Project Description





Highlights: Geography & geology of New Guinea / Montane rainforest / Huli lifestyles / Culture immersion learning / Village school service project / Papua New Guinea’s natural & cultural legacy / Birds of paradise / Coral reef ecology & conervation / Melanesian culture & oceanic voyages

From Huli Highlands to Melanesian Islands – 8 Days

There is no place on earth like Papua. The island of New Guinea is not only our planet’s highest and second largest island, it boasts an astonishing diversity of flora and fauna and is home to the world’s greatest number of human cultures and languages.

This study adventure offers international school students experiences most people can’t even imagine. From Port Moresby we will fly to the remote Tari Valley in the central highlands of New Guinea to immerse ourselves in the culture of the Huli – a tribal group of warriors and horticulturalists that was completely unknown to the outside world until 1935 when a few Australian gold seekers stumbled upon them. Displaying the most artistic body expressions of any society on earth, the Huli “wig men” immediately captured the world’s attention.

Students on this trip will look at the impacts of religious conversion and colonization on Huli culture and their remarkable resilience to change. They will learn to prepare and plant garden plots for yams, sweet potato and cassava on lands that have been cultivated longer than any others on earth. Students will learn to start a fire using bamboo chord as our Neolithic ancestors once did. They will cook food underground in a traditional “Mumu”, decorate themselves with elaborate face paints and bird of paradise feathers, join in celebratory “sing sings” and overnight in a communal Huli hut.

One of the most endearing traditions still alive in the Tari Valley are the Huli “wig schools” where young men submit themselves to monastic conditions for 18 months while they grow their hair into elaborate wigs that will be used for ceremonial purposes. Spectacular bird of paradise feathers adorn these wigs from a great range of species found in the Tari Valley. Students too will have opportunities to view these majestic birds in their native habitat at 9,200 ft. in the Tari Gap and at lower elevations during rainforest hikes to breathtaking waterfalls.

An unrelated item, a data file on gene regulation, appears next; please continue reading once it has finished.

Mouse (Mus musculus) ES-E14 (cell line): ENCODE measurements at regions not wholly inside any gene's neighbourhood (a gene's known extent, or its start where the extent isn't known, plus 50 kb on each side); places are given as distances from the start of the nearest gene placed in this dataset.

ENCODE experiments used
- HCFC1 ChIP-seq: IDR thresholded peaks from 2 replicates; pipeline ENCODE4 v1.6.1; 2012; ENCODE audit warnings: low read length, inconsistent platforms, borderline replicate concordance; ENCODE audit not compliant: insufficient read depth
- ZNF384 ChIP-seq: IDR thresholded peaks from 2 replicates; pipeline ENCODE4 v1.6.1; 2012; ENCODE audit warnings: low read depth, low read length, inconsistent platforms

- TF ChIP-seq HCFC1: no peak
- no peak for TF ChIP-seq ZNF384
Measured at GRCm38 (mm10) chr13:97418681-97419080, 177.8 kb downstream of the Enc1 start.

After four amazing days exploring the highlands, we fly back to Port Moresby and boat to an offshore island to discover an entirely different realm. New Guinea sits at the eastern edge of the Coral Triangle with the world’s greatest diversity of coral reef life. Based at a comfortable dive lodge, students will set out by boat daily to explore a number of islands, snorkel over pristine reefs and meet some of the delightful island peoples of Melanesia.

“Expect the unexpected,” it is said of New Guinea, but students on this unique learning adventure are likely to have their expectations surpassed.

Study Focus: geography, & geology of New Guinea

  • Students arriving in Port Moresby very early on a night flight from Singapore or Manila will be met by our staff and taken for breakfast before boarding an Air Niugini flight at 9:00 am for Tari.
  • Looking out the windows during the flight over the New Guinea coast and highlands will reveal to students the wilderness nature of this massive and little explored island.
  • Landing in Tari after a 1-hour flight, students will be transported by tourist bus 45-minutes to beautiful Ambua Lodge at 7,500 meters above sea level.
  • Here in the delightfully cool climate of the highlands, we will check into private 2-person Huli-style cottages equipped with all modern amenities and enjoy stunning 180-degree views of the Tari Valley.
  • Following a trip orientation session and a delicious lunch students will have time to rest for a few hours from their long travels.
  • At 3:00 pm, we will set off on a short hike to a spectacular waterfall where students can swim in the cool waters of a large pool at the base of the falls and start recording high elevation bird species.
  • Returning to our lodge there will be a formal presentation on the geography and geology of New Guinea before dinner.
  • Following a delicious dinner in Ambua’s elegant lounge and dining room, students will watch an educational video on New Guinea’s birds of paradise and bowerbirds.

Overnight: Ambua Lodge

Study Focus: montane rainforest / flora and fauna of New Guinea

  • Everyone rises early this morning for birds viewing around the lodge grounds at the time of day birds are most active.
  • New Guinea has one of the richest and most varied avifaunas in the world with 708 birds listed. It is common to sight and record more than 30 highland species right around our resort.
  • At 8:00 am we enjoy a delicious breakfast featuring homemade baked goods, fresh tropical fruits and free-range eggs.